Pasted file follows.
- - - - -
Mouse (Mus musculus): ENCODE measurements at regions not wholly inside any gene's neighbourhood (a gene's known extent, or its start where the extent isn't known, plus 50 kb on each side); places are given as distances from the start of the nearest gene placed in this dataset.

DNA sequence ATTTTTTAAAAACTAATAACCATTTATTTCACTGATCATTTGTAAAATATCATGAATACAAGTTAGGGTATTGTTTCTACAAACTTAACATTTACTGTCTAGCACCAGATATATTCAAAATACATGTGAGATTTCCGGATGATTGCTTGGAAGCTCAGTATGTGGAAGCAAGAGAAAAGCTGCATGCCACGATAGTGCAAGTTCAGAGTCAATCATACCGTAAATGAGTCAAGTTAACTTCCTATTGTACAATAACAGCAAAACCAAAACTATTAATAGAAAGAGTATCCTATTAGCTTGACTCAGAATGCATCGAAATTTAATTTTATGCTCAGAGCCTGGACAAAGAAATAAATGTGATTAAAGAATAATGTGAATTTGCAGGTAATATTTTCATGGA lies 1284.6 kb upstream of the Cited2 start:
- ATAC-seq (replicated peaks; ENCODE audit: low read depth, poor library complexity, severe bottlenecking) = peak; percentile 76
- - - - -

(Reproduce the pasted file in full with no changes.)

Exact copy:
Mouse (Mus musculus): ENCODE measurements at regions not wholly inside any gene's neighbourhood (a gene's known extent, or its start where the extent isn't known, plus 50 kb on each side); places are given as distances from the start of the nearest gene placed in this dataset.

DNA sequence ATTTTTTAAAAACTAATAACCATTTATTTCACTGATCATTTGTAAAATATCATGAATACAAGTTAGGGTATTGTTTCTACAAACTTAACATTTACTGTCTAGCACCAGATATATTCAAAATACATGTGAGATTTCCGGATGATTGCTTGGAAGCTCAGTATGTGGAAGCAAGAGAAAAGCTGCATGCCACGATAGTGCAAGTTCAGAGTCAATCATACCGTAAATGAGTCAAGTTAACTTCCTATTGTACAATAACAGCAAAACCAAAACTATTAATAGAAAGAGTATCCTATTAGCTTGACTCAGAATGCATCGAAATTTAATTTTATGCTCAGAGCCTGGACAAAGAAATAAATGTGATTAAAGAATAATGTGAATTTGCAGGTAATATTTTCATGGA lies 1284.6 kb upstream of the Cited2 start:
- ATAC-seq (replicated peaks; ENCODE audit: low read depth, poor library complexity, severe bottlenecking) = peak; percentile 76